Nikki Haley has retracted her previous request for social media platforms to prohibit anonymous users, following backlash from the Republican Party.

Nikki Haley, the former governor of South Carolina, has revised her suggestion to require social media platforms to prohibit anonymous postings for national security purposes. This idea received criticism from conservative online communities and some of her fellow Republican candidates for the presidency.

The ex-ambassador for the United Nations made remarks to Fox News on Tuesday that were swiftly shared by Florida Governor Ron DeSantis’ campaign. Both Haley and DeSantis are attempting to appeal to Republican groups, such as parents concerned about their children’s safety online and voters anxious about China’s impact on American matters. As they compete for a distant second place behind former President Donald Trump, Haley and DeSantis have each criticized the other for being ineffective in dealing with China.

Haley, a former governor of South Carolina and U.N. ambassador, stated on Fox News that all individuals on social media should provide their name for verification purposes. This measure is necessary to address potential national security risks. According to Haley, implementing this policy would promote accountability and eliminate the presence of foreign bots from countries like Russia, Iran, and China.

Haley expressed concern about the potential for social media anonymity to lead to misinformation, stating that people are more likely to behave civilly when their name is attached to their words.

On Tuesday, Haley announced her intention to request access to social media algorithms in order to comprehend how specific content is targeted towards certain users. She made this statement during an appearance on the Ruthless podcast, where she was joined by a co-host known as “ComfortablySmug” in the online world.

Haley reiterated her previous statements that verifying every individual on their platform by name would help eliminate foreign bot accounts.

On Tuesday evening, a few of Haley’s fellow Republicans had started to criticize her plan on the internet.

“Did you know that Alexander Hamilton, John Jay, and James Madison wrote as anonymous authors in the past? Florida Governor DeSantis shared this on X, formerly known as Twitter, and criticized Haley’s suggestion to ban anonymous writing as “risky and violating the Constitution.”

Many individuals on conservative social media also expressed similar opinions to DeSantis.

Charlie Kirk, the CEO and co-founder of Turning Point USA, a conservative youth organization, posted a response to Nikki, acknowledging the anonymous authors of the Federalist Papers and supporting the importance of anonymous speech as a crucial aspect of free speech.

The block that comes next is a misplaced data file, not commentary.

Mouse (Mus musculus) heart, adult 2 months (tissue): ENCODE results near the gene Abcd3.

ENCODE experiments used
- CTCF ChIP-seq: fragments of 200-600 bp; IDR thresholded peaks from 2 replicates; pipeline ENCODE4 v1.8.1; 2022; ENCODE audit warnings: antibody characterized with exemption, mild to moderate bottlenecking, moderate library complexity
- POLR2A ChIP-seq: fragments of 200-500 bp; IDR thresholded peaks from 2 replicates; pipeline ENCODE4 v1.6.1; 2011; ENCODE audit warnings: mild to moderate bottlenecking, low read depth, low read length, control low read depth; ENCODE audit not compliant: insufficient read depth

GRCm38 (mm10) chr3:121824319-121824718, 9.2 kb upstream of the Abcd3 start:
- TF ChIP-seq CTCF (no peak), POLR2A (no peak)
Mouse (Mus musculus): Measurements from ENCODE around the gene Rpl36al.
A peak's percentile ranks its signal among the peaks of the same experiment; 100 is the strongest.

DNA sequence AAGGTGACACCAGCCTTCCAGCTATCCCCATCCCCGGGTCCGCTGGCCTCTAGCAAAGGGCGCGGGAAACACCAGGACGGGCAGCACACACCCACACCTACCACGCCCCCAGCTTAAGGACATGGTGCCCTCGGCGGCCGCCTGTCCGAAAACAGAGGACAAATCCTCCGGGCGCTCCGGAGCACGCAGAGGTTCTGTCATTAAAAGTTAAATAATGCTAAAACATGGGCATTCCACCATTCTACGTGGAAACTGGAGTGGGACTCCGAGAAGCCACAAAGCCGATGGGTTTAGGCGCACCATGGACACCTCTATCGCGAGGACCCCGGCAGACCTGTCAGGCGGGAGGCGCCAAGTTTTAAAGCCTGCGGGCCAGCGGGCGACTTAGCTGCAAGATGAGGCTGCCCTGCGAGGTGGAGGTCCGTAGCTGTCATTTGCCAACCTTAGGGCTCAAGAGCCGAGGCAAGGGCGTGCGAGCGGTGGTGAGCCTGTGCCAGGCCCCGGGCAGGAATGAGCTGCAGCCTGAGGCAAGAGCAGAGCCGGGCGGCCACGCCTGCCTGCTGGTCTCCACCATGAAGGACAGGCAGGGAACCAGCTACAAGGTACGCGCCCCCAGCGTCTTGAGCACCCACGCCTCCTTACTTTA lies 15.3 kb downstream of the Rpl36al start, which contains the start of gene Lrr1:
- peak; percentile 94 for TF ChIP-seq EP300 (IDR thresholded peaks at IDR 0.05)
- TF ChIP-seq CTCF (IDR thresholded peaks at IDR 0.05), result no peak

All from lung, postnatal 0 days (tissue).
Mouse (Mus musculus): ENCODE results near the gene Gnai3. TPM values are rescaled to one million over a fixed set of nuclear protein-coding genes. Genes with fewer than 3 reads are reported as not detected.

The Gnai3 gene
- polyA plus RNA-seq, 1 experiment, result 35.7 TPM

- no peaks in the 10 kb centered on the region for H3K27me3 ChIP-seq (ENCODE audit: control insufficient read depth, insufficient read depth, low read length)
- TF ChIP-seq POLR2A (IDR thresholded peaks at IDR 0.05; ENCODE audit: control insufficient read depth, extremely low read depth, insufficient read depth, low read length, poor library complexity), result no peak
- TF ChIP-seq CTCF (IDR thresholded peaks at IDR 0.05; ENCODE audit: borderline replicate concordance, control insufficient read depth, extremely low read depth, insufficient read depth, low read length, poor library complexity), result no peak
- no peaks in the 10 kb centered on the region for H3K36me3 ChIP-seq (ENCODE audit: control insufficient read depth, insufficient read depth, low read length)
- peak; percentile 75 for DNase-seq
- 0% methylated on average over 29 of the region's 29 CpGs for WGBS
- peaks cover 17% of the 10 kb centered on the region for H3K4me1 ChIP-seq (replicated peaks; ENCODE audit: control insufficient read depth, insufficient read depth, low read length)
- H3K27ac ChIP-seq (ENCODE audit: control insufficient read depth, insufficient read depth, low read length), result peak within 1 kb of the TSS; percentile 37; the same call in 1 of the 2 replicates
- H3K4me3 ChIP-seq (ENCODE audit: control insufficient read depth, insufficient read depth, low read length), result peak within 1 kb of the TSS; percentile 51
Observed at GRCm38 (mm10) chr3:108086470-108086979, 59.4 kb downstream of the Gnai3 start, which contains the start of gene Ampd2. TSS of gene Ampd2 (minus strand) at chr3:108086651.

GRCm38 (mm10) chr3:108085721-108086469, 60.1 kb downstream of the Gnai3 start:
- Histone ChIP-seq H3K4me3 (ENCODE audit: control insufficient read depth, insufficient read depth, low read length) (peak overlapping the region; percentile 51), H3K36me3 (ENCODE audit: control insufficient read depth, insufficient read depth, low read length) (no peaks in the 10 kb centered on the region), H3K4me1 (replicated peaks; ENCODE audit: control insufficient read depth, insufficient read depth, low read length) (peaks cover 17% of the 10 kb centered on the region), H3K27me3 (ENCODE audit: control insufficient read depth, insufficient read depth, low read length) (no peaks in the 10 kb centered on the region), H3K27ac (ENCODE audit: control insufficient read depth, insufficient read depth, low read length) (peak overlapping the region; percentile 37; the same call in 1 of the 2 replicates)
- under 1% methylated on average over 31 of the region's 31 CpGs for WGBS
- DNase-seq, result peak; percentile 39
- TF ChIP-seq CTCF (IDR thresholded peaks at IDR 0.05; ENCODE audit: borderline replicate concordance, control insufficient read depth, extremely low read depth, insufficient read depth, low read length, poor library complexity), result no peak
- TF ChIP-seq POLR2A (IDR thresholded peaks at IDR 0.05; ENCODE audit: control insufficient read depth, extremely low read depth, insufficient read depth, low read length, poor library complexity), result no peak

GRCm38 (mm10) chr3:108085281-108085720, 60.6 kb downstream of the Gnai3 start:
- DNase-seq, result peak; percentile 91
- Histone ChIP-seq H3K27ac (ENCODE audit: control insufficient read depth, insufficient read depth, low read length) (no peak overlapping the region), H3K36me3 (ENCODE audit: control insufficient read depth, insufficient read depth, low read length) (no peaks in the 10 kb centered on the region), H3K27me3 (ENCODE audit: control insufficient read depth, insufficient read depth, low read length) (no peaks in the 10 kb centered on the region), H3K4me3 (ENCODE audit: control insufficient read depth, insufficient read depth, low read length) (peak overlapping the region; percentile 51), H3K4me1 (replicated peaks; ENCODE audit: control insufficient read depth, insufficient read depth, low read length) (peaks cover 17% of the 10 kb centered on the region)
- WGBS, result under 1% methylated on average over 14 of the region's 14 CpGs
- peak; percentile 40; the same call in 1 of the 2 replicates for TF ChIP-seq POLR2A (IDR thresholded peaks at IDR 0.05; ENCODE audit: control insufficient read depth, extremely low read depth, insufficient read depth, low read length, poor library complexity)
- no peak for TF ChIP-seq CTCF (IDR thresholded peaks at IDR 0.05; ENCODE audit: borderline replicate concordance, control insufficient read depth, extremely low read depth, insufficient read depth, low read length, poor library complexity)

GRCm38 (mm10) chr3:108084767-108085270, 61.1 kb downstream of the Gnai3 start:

On her show, conservative radio host Dana Loesch expressed her disagreement with Haley’s stance, despite having personally experienced online harassment and death threats.

“I strongly disagree with government regulation of things like this,” stated Loesch. “It goes against the principles of free speech and the founding of our country. It’s an invalid argument.”

Vivek Ramaswamy, an entrepreneur who has clashed with Haley in recent candidate debates, referred to her proposal as “repulsive.” This came after Haley called him “scum” for criticizing her daughter’s use of TikTok.

Elon Musk, the owner of X (formerly known as Twitter), responded to Ramaswamy by saying, “That’s really messed up. She should stop pretending to run for president.”

Under his ownership, Musk has opened up X verification checkmarks to paid users, not just those who previously were required to submit identification, in order to be considered verified. The confusion that ensued after Musk bought the San Francisco company for $44 billion last year raised concerns the platform could lose its status as a purveyor of accurate, up-to-date information from authentic sources, including in emergencies.

Haley revised her stance by Wednesday. During an interview on CNBC, she clarified that she was not advocating for a complete ban on anonymous social media posts. She mentioned that while she personally believes it would lead to a more civil society, her focus is on foreign individuals rather than American citizens.

Haley stated that she is okay with American individuals being able to express themselves anonymously, but she is not in favor of Russians, Chinese, and Iranians having the same freedom. She did not explain how she believes social media companies should handle these users.

Haley campaign spokesperson Olivia Perez-Cubas stated on Wednesday that DeSantis is advocating for unrestricted use of Chinese propaganda on social media. She also believes that social media companies should take responsibility for monitoring anonymous, foreign accounts.

Nikki strongly opposes the practice of allowing Chinese and Iranian individuals to create anonymous accounts on social media in order to spread disruptive and anti-American content among our population. She believes that social media companies need to greatly improve their efforts in monitoring and preventing this type of behavior.


Meg Kinnard can be contacted on her Twitter account, which can be found at